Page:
A group of energy and bitcoin mining veterans are developing a 300-megawatt hosting site in Corpus Christi, Texas, that will give customers an unusual option on how they manage their electricity costs.
The site will be connected to the grid and will be co-located with an additional 300 MW battery storage facility. Customers will be able to form their own power management strategy and decide if and how they participate in demand response programs.
The firm building the site in Texas is called Saxet Infrastructure Group. The all-in hosting fee won’t be fixed. Rather, Saxet will pass variable energy costs onto its customers and charge a fixed management fee that will be lower than that of many of its competitors, the firm said.
Electricity is usually miners’ biggest operating expense. Many hosting contracts that were signed during the 2021 bull market had a fixed price, which included an energy and management fee. Those fees became unsustainable for hosting firms during the energy crisis of 2022.
“In a fixed-price hosting market, as we've seen the market shake out, one party usually ends up losing,” either the customer is signing up for a fixed price that turns out to be too high or the price is too low, and so the infrastructure partner hosting partner is at risk, said Ro Shirole, who left retail-facing hosting firm Compass Mining to join Saxet as its chief commercial officer.
Crypto winter casualty
The site in Corpus Christi that Saxet is building also took a hit from this common hosting conflict.
Compute North, which had been one of the largest players in the hosting business, filed for Chapter 11 bankruptcy in September 2022. A declining bitcoin (BTC) price and the company’s relationship with its biggest lender, Generate Capital, which ended up taking over Compute North’s stake in another two of its sites, were partly to blame.
But another problem was that Compute North’s services agreements didn’t allow it to pass through energy costs. The company could turn off its customers’ machines only when energy prices exceeded a certain level.
“While this mechanism helps to manage expenses during a period of high power costs, it is not an effective strategy for addressing long-term energy price increases,” Compute North Chief Financial Officer Harold Coulby said in a filing last year with the U.S. Bankruptcy Court for the Southern District of Texas.
Two of Saxet Infrastructure’s executives, CEO Steve Quisenberry and Chief Operating Officer Matt Held, were also partners at Bootstrap Energy, a company that Compute North had hired to develop the Corpus Christi site in March 2022. Bootstrap Energy also owns the land that the site is on. Shirole left Compute North in December 2021 and has filed an employment discrimination lawsuit against the firm.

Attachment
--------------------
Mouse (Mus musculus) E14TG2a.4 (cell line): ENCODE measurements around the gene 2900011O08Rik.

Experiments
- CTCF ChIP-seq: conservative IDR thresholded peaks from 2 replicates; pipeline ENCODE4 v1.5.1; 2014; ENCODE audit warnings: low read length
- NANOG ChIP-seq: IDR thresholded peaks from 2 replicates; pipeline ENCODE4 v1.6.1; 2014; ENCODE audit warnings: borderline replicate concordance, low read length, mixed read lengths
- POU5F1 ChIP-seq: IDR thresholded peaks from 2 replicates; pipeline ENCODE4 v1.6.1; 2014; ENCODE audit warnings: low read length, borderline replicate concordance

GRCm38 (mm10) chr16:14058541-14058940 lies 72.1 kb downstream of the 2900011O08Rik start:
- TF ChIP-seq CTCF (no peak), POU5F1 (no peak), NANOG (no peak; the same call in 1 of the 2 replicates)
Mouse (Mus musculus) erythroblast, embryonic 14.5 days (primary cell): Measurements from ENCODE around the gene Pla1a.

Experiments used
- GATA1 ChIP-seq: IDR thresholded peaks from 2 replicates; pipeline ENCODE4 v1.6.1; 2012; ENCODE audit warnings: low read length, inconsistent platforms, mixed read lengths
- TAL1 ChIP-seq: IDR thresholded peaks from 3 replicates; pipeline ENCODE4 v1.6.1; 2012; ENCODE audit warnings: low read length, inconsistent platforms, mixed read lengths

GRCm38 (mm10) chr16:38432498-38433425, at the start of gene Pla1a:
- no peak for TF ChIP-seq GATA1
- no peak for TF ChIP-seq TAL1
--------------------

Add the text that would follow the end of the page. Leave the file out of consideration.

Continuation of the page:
Compute North stopped paying the development firm in the summer of 2022, and as of the bankruptcy date, it hadn’t made $14.9 million in payments. The bankruptcy court rejected the development contract, and so Bootstrap Energy was back on the saddle to develop the site.
Location, location, location
The site’s location provides several advantages, Held said. The relatively moderate temperature in the south of Texas, near the sea, is much cooler than other parts of Texas, including West Texas where a lot of miners have flocked. It is also situated at lower altitude, making for denser air. The lower temperatures and more humid environment helps reduce the costs of cooling machines.
The area is also home to almost 7 gigawatts of wind power generation, with winds not dying down in the afternoon, as it does in West Texas, Held said. Demand for electricity in the area is fairly stable because it is home to industrial facilities that require stable amounts of power throughout the day and few population centers, he said.
The site is still under construction and the Saxet team is now signing contracts with tenants. Saxet has secured all the capital needed for the construction of the site from a New York multibillion-dollar private-equity firm and a private investment group. The funding will be released once Saxet has reached a minimum scale of customers, Quisenberry said.
The new firm expects the full 300 MW of hosting capacity to be up and running by the end of the year.
Saxet is taking contracts only for larger than 25 MW from institutional clients in order to be able to execute its tailor-made power management strategies, Shirole said.
“Quite a few of the large-scale miners that we've walked through the structure on this, truly view this as the future for at-scale mining,” Shirole said.
The strategy, however, can also change over time as both the market and regulations change, and customers will be reviewing their power strategies on a regular basis, the Saxet executives noted.
“The full transparency of energy pricing with our clients is the key to what we're doing,” and for the industry in general, Quisenberry said.
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